Fans of Orson Scott Card’s “Ender’s Game” have been waiting for decades to see Ender Wiggin on the big screen. The wait is over, and it’s safe to say that director Gavin Hood, actor Asa Butterfield, the support casting and the special effects team all churned out a product that Master Sun Tzu would be proud of.
‘The Art of War’ states:
“So it is said that if you know others and know yourself, you will not be imperiled in a hundred battles; if you do not know others but know yourself, you will win one and lose one; if you do not know others and do know know yourself, you will be imperiled in every single battle.” — Master Sun, ‘The Art of War’
Ender Wiggin states:
“In the moment when I truly understand my enemy, understand him well enough to defeat him, then in that very moment I also love him. I think it’s impossible to really understand somebody, what they want, what they believe, and not love them the way they love themselves. And then, in that very moment when I love them — I destroy them. I make it impossible for them to ever hurt me again.”
The idea that you should try and fully understand — and even love — your enemy is incredibly profound. The vast majority of people go through life spewing anger and vitriol at their political foes and battlefield opponents without considering the strategic implications that being a slave to hate entails. Instead of understanding enemies as complex spiritual beings worthy of the time and attention it takes to form an empathic connection, most people mentally coat them in a caricature, which makes attacking with blind rage easier. Ender Wiggin, however, is a complex young character who is tasked with saving the human race from an alien species of bug-like creatures — and thankfully (whether intentionally or not), Orson Scott Card imbued him with the characteristics of a master strategist, as spelled out in ‘The Art of War.’
Besides Ender’s desire to know his enemy, he is also a true leader:
“Leadership is a matter of intelligence, trustworthiness, humaneness, courage and sternness.” — Master Sun, ‘The Art of War’
What makes ‘Ender’s Game’ such a fun movie to watch is Asa Butterfield’s performance. Audiences must buy that this kid is a brilliant tactician, who is both compassionate and ruthless when necessary. He had to be vulnerable, but in charge. He had to show weakness that belied his inner strength. In short, he had to give an incredibly nuanced performance — and he pulled it off.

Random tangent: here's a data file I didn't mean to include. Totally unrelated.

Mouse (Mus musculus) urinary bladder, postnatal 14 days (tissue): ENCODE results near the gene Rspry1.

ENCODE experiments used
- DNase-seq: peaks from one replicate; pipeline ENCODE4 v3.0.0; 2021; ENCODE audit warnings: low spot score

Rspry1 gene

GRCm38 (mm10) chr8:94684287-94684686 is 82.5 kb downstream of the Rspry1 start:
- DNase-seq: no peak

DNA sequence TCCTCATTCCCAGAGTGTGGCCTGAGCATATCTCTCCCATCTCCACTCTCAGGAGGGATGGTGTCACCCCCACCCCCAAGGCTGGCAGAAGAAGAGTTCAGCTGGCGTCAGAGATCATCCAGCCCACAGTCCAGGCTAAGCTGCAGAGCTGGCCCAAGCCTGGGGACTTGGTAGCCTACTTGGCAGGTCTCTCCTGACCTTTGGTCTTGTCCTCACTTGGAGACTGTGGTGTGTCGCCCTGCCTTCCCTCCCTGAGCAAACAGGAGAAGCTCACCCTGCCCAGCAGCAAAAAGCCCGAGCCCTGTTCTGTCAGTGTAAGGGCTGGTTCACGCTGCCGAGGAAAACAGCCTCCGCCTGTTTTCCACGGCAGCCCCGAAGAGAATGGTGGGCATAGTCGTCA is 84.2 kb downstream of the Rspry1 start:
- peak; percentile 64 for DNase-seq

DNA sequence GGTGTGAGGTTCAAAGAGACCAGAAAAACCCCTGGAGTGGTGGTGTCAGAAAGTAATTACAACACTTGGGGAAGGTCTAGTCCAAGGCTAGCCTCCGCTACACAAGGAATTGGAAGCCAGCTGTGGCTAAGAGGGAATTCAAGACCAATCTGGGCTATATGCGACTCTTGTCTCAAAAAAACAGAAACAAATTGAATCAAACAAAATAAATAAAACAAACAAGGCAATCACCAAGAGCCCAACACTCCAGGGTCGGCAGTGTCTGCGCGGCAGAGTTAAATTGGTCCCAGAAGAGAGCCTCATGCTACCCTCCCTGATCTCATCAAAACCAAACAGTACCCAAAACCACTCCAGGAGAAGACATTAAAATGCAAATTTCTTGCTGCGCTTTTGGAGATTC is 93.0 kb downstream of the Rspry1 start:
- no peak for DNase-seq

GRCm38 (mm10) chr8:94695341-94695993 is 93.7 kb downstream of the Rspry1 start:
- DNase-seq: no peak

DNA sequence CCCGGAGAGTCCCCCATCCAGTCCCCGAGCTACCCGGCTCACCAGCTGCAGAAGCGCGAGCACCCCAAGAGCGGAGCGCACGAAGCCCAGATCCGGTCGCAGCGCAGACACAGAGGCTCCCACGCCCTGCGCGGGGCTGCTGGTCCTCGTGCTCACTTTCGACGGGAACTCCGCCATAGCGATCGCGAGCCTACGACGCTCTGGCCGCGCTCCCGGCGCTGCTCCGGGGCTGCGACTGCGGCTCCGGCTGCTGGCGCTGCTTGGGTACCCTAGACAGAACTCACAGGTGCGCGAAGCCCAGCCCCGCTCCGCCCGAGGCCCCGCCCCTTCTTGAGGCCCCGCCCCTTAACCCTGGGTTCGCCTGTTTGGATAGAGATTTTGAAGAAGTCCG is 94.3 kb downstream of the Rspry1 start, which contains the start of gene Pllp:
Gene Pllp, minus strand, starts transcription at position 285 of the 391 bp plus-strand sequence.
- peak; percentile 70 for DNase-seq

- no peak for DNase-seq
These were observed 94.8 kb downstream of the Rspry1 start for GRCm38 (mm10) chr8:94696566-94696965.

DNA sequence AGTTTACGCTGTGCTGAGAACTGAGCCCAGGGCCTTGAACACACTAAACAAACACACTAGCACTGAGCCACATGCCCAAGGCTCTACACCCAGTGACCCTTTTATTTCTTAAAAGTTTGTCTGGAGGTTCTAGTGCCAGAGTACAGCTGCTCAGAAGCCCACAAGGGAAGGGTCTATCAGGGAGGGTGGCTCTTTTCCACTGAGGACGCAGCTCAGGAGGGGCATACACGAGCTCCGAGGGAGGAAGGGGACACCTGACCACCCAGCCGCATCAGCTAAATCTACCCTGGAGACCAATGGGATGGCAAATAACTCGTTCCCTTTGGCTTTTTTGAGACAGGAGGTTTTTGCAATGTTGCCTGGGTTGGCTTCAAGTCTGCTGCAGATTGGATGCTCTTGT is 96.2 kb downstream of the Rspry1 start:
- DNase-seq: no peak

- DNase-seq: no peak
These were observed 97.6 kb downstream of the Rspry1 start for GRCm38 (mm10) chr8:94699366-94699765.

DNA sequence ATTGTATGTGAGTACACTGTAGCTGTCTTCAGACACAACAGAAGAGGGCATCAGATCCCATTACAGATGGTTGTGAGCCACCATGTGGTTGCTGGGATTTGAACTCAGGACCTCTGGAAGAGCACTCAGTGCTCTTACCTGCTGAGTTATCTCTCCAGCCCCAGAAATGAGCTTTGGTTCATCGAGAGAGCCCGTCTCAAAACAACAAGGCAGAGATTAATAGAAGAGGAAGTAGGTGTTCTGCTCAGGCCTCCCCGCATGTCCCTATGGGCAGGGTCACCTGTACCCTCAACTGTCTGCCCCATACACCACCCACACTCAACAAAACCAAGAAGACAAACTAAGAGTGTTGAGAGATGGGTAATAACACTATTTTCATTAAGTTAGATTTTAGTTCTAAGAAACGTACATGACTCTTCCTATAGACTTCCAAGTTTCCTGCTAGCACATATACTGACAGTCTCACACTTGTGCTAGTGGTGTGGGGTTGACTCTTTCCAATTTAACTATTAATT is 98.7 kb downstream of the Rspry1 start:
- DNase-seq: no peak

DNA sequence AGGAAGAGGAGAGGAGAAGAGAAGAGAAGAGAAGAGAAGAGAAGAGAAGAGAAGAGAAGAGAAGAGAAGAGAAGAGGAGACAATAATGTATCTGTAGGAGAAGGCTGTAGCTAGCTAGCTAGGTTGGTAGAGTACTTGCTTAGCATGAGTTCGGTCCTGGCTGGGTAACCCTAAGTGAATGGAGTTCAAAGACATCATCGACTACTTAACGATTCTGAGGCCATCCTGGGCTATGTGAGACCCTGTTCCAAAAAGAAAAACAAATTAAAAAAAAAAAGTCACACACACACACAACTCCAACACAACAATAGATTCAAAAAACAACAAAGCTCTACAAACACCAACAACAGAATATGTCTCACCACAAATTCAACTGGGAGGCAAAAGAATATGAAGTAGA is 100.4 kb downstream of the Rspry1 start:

The problem with reviewing ‘Ender’s Game’ is that it’s so rich and layered with social commentary that one doesn’t know where to begin. The use of drones? Preemptive war? Military recruitment of children? Genocide? It’s all there. In some ways, ‘Ender’s Game’ might be too smart for its own good; people who flock to the theater just expecting to see lots of things explode in space will be disappointed. The movie brought in $27 million its opening weekend domestically, but it’s going to have a hard time making up its $110 million budget. Hopefully, word of mouth will give it enough legs to accomplish that goal.
If you’re looking for an intelligent science-fiction movie that was spawned from source material decades ahead of its time, see ‘Ender’s Game.’ If you’re looking for so-stupid-it’s-funny, then find some of the negative reviews of the movie. Some critics are so enraged over Mr. Card’s politics — that have nothing to do with ‘Ender’s Game — that they’re incapable of giving it a fair shake. I guess the whole part about loving your enemies went over their head…
If you go to the movies next weekend and Thor 2 is sold out, don’t head home. Check out ‘Ender’s Game,’ because it’s a fun and thought-provoking movie that is worth the price of admission. You might come for Harrison Ford, but you’ll stay for Asa Butterfield. Kudos to the young guy for a job well done.
Related: Check out Jeremy Jahn’s review.